Basalt rejects Roaring Fork Club plan | AspenTimes.com

Basalt rejects Roaring Fork Club plan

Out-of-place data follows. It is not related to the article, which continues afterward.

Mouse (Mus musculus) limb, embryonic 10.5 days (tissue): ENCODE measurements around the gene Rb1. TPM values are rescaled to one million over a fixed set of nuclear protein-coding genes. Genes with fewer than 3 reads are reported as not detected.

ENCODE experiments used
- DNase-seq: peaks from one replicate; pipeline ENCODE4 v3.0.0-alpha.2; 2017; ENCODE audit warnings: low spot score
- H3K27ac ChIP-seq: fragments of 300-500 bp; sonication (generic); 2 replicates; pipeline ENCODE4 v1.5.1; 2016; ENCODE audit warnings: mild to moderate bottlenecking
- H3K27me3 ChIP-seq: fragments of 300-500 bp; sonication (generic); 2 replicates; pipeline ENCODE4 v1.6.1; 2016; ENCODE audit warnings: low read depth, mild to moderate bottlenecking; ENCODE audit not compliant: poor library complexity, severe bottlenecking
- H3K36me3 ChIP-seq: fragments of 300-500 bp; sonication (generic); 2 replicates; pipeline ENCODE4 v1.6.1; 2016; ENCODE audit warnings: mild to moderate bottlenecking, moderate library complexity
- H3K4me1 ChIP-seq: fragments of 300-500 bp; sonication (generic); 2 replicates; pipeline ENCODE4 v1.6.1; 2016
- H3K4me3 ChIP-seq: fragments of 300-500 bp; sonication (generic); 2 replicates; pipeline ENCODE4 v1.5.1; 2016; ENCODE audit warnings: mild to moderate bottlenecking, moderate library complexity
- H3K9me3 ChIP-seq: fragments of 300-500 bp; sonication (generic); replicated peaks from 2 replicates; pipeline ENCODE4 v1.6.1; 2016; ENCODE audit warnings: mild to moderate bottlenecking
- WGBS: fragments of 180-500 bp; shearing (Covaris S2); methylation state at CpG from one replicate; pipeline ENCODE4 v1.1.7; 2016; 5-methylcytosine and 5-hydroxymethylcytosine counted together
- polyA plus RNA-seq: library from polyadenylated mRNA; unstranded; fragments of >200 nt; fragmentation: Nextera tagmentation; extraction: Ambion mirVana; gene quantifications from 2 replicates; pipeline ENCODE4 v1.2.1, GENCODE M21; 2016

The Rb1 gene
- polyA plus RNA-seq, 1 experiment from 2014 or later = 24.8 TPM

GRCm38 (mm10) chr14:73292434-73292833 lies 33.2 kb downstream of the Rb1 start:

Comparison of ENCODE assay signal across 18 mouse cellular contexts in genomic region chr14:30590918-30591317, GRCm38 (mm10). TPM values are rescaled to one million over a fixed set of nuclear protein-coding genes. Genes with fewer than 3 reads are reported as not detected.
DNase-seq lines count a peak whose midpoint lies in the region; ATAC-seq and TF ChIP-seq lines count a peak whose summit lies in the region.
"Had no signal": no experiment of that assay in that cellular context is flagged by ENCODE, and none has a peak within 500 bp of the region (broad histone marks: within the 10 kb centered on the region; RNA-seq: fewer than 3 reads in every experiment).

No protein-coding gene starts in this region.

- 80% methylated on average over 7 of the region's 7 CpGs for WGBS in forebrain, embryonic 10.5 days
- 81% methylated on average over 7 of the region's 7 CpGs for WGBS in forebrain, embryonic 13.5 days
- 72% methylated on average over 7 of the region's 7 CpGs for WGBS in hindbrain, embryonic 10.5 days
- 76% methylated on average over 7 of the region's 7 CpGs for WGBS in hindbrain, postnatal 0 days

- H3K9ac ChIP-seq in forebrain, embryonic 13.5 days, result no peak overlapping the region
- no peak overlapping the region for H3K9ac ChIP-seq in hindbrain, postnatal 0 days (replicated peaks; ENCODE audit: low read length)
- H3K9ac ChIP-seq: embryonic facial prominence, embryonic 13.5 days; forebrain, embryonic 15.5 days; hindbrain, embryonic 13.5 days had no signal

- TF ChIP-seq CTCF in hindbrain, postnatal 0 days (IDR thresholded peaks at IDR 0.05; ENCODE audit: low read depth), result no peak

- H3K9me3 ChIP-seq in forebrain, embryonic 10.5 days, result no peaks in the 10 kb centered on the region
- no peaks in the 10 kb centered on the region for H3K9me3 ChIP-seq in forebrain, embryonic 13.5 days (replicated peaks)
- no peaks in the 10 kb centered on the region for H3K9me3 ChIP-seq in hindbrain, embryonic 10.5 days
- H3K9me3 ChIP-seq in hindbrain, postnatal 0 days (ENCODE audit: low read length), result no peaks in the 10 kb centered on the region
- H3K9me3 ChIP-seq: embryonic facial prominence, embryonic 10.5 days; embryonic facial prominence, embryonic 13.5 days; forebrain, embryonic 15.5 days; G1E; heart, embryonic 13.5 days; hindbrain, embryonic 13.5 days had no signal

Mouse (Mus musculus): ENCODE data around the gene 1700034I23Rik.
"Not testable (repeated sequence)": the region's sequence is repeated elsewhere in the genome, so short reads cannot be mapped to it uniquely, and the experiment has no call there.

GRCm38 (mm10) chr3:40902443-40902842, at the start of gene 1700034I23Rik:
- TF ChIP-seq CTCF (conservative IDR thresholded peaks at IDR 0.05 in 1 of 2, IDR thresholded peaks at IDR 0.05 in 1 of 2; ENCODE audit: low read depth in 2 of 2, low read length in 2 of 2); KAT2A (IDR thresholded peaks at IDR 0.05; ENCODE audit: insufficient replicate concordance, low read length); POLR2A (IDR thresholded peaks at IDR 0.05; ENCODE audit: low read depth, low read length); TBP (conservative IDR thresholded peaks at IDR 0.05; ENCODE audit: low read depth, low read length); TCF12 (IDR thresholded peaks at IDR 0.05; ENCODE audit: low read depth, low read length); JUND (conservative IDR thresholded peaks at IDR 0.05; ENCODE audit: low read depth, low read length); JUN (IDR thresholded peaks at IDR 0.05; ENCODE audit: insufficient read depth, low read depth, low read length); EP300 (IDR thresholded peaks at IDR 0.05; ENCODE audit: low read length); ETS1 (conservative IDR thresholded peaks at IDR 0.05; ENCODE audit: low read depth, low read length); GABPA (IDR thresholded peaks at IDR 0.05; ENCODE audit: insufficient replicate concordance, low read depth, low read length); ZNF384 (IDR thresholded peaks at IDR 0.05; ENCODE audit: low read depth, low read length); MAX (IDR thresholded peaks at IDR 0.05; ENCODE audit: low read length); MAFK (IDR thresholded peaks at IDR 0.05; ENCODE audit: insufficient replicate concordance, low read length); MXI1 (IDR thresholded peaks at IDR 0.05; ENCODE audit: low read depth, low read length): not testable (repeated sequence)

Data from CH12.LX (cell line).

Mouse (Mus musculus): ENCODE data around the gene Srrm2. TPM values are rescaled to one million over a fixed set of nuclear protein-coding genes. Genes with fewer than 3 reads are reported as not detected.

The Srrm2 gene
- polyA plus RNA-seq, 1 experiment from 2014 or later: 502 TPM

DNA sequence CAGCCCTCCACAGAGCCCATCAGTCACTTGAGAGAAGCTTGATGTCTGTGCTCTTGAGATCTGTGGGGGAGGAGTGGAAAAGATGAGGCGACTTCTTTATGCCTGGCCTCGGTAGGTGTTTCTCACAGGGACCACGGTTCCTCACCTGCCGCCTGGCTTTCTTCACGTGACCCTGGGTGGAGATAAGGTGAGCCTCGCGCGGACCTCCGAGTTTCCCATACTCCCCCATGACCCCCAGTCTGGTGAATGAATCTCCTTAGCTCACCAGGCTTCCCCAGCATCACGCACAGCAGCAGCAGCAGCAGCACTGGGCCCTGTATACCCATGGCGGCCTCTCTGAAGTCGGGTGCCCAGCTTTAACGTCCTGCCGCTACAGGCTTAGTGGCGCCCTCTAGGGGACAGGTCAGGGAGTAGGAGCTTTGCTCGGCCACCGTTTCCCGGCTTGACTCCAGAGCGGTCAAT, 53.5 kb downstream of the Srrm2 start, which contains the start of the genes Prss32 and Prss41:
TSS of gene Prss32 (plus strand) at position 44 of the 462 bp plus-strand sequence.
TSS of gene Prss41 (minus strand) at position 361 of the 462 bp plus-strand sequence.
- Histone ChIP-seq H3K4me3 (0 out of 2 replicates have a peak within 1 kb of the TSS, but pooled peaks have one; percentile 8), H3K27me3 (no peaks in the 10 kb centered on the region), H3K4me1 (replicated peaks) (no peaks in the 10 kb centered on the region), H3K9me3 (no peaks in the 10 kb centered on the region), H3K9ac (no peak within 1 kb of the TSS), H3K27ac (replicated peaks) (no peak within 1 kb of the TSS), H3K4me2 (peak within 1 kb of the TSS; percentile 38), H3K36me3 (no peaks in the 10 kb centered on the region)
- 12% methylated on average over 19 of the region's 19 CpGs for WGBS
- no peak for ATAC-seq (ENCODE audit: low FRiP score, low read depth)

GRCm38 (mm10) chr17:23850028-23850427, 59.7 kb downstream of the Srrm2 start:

A Basalt golf club’s expansion proposal has died a death best compared to an animal caught in a leg-hold trap and slowly starving.The Basalt Town Council voted 5-1 Tuesday night to instruct its staff to prepare denial documents on the Roaring Fork Club’s application. The decision came two years and three months after the club submitted its original plan.The council majority said they didn’t believe the application by developer Jim Light and his partners complied with the Basalt land-use master plan, a blueprint for where and how the town wants to grow.Council members cited the application’s request that the town annex property outside an “urban growth boundary.” That boundary is an area defined in the master plan as desirable for growth.Councilman Glenn Rappaport said the town government would find itself in a difficult spot politically “and probably legally” if it violated the urban growth boundary for the golf course proposal. Several other developers have applications pending that seek a similar expansion of that boundary.Rappaport said town residents needed to engage in a different forum “and duke it out” over whether the urban growth boundary should be changed in the area where Light wants to expand it. The town government is working on an update of its 1999 master plan – which could be the forum used to reconsider the urban growth boundary.The Roaring Fork Club is east of the Elk Run subdivision. It has an 18-hole golf course and 48 luxury cabins. It applied to add 32 cabins, 18 single-family homes and 36 affordable residences.Councilwoman Amy Capron said that “chipping away” at the existing master plan would set a dangerous precedent, especially with the urban growth boundary.”We need to not hold that sacred, but pay really close attention to that,” she said.Capron and Rappaport joined council members Laurie Dows, Chris Seldin and Gary Tennenbaum in the vote against the club.”I look at this application, and it’s difficult for me to think this is the best we can get for Basalt,” Tennenbaum said.The dissenting vote came from Mayor Leroy Duroux. He said the project offered too much to the community to turn it down because it expands in an area not contemplated. He said the project adds trails that residents want and provides land for expansion of the cemetery.”I just think an opportunity is being missed here,” Duroux said.To a large degree, the Roaring Fork Club was victimized by a changing of the guard on the council and a poor decision by the council in June 2005. Here’s the sequence of events that led to Tuesday night’s denial:• The project is submitted in August 2004.• After months of debate and opposition from a citizens group, Light suggests on June 21, 2005, that the town place the Roaring Fork Club application on a shelf for up to eight weeks. That would give the town time to work on an update to the master plan in the area where the club wants to expand. The council and the town planning commission decline the offer. They say the review of the application and the update of the master plan can occur concurrently.• The council’s decision motivates a citizens group to oppose the project on grounds that the master plan is being ignored. That group stayed engaged in the process throughout the next 17 months.• In April 2006, three new council members are voted into office. Tennenbaum, Seldin and Capron pledged in the campaign to the uphold the master plan.• The Roaring Fork Club clears its first hurdle. The town planning commission grants first-round approval. However, the commission doesn’t debate whether the plan complies with the master plan. That left the threshold issue to the council, and on Tuesday night the hammer fell.Rappaport and Dows acknowledged, to some degree, that they voted to let the review go concurrently with the update of the master plan back in June 2005. That process “failed,” Rappaport said. He and Dows also said they have heard from numerous residents in public hearings since then that the master plan must be upheld or changed via a process that allows all citizens to participate.Public hearings on the master plan update are expected later this year or in early 2007.It was unclear what Light and his partners will do.Scott Condon’s e-mail address is scondon@aspentimes.comThe Aspen Times, Aspen, Colo.

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